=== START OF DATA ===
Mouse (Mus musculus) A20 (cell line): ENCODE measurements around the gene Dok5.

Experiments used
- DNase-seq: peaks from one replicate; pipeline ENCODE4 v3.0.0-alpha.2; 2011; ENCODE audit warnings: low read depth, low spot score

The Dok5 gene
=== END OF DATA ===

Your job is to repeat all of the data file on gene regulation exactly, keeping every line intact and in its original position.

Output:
Mouse (Mus musculus) A20 (cell line): ENCODE measurements around the gene Dok5.

Experiments used
- DNase-seq: peaks from one replicate; pipeline ENCODE4 v3.0.0-alpha.2; 2011; ENCODE audit warnings: low read depth, low spot score

The Dok5 gene